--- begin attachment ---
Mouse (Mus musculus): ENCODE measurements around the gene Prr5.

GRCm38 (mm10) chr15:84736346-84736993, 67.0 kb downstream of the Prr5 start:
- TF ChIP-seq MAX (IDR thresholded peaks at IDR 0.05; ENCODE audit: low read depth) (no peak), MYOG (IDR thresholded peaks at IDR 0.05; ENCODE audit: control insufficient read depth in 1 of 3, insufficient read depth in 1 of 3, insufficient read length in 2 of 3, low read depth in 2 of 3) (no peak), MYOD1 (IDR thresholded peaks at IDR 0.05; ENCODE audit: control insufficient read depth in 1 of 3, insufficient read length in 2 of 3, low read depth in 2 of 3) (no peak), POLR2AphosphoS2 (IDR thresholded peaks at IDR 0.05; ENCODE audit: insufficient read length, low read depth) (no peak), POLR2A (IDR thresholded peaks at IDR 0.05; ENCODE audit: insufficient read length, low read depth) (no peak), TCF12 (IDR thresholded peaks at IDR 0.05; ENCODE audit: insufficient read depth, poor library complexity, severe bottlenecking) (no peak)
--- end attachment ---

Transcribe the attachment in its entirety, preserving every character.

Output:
Mouse (Mus musculus): ENCODE measurements around the gene Prr5.

GRCm38 (mm10) chr15:84736346-84736993, 67.0 kb downstream of the Prr5 start:
- TF ChIP-seq MAX (IDR thresholded peaks at IDR 0.05; ENCODE audit: low read depth) (no peak), MYOG (IDR thresholded peaks at IDR 0.05; ENCODE audit: control insufficient read depth in 1 of 3, insufficient read depth in 1 of 3, insufficient read length in 2 of 3, low read depth in 2 of 3) (no peak), MYOD1 (IDR thresholded peaks at IDR 0.05; ENCODE audit: control insufficient read depth in 1 of 3, insufficient read length in 2 of 3, low read depth in 2 of 3) (no peak), POLR2AphosphoS2 (IDR thresholded peaks at IDR 0.05; ENCODE audit: insufficient read length, low read depth) (no peak), POLR2A (IDR thresholded peaks at IDR 0.05; ENCODE audit: insufficient read length, low read depth) (no peak), TCF12 (IDR thresholded peaks at IDR 0.05; ENCODE audit: insufficient read depth, poor library complexity, severe bottlenecking) (no peak)